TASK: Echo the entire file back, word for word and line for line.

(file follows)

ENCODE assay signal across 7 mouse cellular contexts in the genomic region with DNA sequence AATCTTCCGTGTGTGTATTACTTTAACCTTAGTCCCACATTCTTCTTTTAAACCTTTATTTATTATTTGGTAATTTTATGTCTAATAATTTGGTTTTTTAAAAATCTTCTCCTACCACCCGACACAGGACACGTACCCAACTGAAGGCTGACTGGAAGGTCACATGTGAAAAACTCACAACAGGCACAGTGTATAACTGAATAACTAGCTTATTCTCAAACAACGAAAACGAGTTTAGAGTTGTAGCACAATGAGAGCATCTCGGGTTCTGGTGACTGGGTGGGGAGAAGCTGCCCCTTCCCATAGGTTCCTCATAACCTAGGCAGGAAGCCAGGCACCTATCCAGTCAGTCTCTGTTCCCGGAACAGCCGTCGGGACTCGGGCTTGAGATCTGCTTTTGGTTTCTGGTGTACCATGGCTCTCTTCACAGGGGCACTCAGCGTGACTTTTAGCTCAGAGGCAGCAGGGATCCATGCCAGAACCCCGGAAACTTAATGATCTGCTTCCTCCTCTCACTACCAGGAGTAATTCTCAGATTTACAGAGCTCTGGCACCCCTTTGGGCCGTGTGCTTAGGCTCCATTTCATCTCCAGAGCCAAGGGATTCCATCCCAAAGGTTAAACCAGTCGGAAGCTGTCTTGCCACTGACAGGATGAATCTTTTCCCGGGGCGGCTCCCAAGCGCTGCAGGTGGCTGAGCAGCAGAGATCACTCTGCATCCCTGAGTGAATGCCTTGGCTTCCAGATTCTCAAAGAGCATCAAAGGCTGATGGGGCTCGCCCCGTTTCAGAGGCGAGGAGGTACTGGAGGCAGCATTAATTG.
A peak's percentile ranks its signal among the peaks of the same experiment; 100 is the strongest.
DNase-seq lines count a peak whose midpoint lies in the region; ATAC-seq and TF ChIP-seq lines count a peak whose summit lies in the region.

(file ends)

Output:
ENCODE assay signal across 7 mouse cellular contexts in the genomic region with DNA sequence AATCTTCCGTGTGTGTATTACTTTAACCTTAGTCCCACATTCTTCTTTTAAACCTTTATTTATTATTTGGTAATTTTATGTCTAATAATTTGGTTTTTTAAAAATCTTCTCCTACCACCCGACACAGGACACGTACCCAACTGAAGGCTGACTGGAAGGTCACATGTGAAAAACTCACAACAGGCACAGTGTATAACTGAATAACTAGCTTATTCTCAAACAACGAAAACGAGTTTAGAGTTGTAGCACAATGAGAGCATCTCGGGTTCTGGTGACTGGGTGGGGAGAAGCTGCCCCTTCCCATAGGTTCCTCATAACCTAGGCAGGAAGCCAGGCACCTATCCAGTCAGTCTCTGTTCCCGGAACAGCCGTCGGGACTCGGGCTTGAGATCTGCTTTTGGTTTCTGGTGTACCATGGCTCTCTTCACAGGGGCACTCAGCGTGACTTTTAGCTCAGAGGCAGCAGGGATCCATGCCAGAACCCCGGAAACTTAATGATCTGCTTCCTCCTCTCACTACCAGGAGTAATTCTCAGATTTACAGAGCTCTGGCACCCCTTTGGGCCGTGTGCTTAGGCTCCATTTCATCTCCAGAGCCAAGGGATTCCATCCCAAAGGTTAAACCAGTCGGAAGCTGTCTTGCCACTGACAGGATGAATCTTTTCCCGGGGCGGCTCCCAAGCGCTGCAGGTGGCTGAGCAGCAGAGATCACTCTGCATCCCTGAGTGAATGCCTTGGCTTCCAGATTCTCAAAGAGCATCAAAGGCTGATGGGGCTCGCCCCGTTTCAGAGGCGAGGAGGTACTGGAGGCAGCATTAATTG.
A peak's percentile ranks its signal among the peaks of the same experiment; 100 is the strongest.
DNase-seq lines count a peak whose midpoint lies in the region; ATAC-seq and TF ChIP-seq lines count a peak whose summit lies in the region.